The Cook Political Report's Amy Walter discusses why President Biden's popular policies haven't translated to popularity among voters.
This week, 47 Republican senators issued a warning to leaders of Iran: Any nuclear deal you make with President Barack Obama will not be considered binding and could be undone by the next administration. The move has shocked many in Washington, including Democrats who call it an unprecedented attempt by members of Congress to insert themselves into foreign policy negotiations—and to undermine the president. But some Republicans insist this is an understandable reaction to Obama’s pattern of overstepping his authority with Congress. Could the move derail negotiations with Iran? And does it challenge presidential power itself? We look at the fallout from the Republican letter to Iran.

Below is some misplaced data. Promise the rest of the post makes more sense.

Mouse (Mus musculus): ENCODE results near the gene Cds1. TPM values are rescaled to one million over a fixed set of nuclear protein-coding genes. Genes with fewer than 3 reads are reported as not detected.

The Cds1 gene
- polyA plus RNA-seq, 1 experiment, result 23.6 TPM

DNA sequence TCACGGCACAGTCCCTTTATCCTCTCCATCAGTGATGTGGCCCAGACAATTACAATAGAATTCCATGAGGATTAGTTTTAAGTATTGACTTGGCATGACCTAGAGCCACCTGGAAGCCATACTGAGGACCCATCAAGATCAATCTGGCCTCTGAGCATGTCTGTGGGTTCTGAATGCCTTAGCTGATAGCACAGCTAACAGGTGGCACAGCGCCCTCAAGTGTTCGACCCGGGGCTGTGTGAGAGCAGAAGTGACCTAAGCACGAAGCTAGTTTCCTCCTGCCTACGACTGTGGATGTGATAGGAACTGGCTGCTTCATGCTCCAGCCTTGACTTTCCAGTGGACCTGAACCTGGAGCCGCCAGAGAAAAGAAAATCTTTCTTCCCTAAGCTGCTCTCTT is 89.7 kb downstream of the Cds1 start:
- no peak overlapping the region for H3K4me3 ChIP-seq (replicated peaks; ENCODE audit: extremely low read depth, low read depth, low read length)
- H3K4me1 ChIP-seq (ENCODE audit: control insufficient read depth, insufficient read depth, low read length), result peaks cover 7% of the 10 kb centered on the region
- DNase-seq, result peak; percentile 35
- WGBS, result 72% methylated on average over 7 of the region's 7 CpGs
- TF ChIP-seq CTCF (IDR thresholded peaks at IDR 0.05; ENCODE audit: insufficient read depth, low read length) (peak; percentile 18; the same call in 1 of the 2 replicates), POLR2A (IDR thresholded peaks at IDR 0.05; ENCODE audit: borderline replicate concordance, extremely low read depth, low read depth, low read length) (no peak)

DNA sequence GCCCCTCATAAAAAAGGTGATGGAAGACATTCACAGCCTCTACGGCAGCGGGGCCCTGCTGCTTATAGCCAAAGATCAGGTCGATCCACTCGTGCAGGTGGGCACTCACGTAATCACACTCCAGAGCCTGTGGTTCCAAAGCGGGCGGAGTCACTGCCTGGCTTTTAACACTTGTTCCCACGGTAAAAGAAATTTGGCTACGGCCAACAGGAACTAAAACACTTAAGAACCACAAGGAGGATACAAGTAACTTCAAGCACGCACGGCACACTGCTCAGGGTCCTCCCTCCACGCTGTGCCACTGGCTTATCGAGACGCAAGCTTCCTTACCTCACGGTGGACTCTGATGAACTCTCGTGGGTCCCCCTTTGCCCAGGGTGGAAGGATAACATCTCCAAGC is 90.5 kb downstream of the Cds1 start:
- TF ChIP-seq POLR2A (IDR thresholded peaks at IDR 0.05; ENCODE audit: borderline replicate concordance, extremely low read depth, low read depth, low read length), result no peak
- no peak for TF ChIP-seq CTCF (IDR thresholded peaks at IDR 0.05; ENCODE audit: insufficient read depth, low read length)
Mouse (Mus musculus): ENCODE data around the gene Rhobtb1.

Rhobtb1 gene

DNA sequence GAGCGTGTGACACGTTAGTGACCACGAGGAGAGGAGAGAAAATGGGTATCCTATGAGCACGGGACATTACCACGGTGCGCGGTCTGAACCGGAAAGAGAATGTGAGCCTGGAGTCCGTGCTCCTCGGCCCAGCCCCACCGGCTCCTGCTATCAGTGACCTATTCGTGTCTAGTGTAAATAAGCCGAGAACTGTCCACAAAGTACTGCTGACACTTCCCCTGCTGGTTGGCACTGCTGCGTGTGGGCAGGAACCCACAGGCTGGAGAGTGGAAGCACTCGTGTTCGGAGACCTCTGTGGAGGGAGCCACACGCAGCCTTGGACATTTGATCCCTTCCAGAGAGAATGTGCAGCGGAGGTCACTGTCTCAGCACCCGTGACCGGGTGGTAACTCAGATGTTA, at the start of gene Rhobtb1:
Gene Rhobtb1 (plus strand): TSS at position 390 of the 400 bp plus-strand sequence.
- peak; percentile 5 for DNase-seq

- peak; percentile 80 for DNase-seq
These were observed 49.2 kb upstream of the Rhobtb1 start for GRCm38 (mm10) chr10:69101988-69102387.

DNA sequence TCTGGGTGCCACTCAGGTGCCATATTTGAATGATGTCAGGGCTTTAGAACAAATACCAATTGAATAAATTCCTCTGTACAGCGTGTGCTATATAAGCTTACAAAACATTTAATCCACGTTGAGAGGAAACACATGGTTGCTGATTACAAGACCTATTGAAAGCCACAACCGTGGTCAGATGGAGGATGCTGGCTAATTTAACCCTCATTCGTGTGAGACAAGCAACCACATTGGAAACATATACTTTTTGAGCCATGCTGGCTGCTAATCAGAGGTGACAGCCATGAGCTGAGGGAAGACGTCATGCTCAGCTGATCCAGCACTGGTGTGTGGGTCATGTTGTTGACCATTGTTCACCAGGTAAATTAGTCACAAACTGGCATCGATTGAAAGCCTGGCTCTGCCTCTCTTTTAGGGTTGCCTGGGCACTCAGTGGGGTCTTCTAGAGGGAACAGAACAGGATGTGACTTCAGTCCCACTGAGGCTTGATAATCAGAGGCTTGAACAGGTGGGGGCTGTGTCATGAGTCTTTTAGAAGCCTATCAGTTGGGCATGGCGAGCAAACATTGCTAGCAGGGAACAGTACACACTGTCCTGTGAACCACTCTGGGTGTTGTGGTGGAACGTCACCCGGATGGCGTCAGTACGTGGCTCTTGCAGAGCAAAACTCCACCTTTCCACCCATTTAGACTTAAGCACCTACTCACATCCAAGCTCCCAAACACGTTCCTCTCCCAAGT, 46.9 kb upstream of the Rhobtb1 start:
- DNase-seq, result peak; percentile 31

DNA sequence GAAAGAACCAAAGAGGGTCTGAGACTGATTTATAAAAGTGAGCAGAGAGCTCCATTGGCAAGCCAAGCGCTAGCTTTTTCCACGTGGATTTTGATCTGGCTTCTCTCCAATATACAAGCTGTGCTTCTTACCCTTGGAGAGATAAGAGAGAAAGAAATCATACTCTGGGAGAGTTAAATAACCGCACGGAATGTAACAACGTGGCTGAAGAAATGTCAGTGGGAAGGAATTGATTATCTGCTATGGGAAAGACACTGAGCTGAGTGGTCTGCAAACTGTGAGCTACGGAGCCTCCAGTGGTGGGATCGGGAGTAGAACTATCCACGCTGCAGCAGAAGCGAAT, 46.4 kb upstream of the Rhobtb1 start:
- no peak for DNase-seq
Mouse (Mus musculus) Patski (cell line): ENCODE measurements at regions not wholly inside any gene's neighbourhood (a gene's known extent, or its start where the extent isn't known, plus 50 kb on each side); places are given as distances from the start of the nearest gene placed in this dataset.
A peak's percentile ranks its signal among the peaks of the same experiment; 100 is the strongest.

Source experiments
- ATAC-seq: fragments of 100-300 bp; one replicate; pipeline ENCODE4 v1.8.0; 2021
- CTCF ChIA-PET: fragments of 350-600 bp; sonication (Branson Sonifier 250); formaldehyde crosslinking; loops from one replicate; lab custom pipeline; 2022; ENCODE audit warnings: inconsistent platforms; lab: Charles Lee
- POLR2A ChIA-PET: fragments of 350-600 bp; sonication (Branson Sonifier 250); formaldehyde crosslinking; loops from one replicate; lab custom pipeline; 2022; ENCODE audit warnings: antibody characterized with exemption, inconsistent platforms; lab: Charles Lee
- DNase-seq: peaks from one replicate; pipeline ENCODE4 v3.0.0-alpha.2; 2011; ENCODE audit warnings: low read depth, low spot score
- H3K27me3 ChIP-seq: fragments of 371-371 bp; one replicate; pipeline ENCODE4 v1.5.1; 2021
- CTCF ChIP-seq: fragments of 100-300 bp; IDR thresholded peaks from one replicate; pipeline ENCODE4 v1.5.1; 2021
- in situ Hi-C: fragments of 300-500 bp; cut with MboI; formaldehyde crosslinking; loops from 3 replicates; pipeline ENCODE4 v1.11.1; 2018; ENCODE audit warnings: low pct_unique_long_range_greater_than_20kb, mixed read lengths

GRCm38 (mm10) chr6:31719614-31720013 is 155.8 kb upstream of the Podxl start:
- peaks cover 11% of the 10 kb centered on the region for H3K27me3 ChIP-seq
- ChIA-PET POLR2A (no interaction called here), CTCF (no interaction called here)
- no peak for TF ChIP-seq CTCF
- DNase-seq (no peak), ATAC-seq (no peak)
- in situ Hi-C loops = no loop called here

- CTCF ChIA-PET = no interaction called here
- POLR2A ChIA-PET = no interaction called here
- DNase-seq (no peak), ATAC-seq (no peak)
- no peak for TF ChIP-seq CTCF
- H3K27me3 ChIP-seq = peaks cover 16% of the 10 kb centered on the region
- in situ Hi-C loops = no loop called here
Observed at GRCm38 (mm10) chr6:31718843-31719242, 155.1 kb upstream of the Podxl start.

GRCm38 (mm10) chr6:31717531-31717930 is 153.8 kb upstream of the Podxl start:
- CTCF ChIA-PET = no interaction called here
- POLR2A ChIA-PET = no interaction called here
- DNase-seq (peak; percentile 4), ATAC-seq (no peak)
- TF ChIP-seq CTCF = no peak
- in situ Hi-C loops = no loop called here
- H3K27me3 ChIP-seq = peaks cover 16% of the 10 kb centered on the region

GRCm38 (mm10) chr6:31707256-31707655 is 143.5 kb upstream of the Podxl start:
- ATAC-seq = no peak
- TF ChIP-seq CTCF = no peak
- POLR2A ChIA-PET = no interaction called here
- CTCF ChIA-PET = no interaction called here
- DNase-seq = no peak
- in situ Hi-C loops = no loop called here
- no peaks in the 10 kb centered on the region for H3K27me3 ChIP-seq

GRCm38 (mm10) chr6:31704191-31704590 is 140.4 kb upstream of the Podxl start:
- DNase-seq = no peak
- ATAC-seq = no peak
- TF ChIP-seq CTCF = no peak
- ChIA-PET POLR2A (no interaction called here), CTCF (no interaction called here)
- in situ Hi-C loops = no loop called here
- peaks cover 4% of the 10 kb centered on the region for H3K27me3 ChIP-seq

- David Rothkopf CEO and editor of the FP group, which publishes Foreign Policy Magazine; author of "Superclass" and "Power, Inc."; president and CEO of the international advisory firm Garten Rothkopf; visiting scholar at the Carnegie Endowment for International Peace; former U.S. Deputy Undersecretary of Commerce for International Trade Policy.
- John Bellinger Partner with Arnold & Porter; Adjunct Senior Fellow in International Law at the Council on Foreign Relations. Former legal adviser for the National Security Council and the Department of State during the George W. Bush administration.
- Byron York Chief political correspondent, The Washington Examiner and author of "The Vast Left Wing Conspiracy: The Untold Story of the Democrats' Desperate Fight to Reclaim Power."
- Juana Summers Congressional reporter for NPR
Most Recent Shows
Pulitzer Prize winning author Anthony Doerr talks about his new novel, "Cloud Cuckoo Land," and why he says his job as a writer is to reveal our interconnections as people, and as a planet.
Rep. Adam Schiff discusses the Democrats' agenda heading into the midterms, the January 6th investigation, and his new book, "Midnight In Washington: How We Almost Lost Our Democracy And Still Could."
Apoorva Mandavilli, New York Times science and global health reporter, discusses vaccine safety, parent hesitancy, and what vaccinating this age group could mean for the future of the pandemic.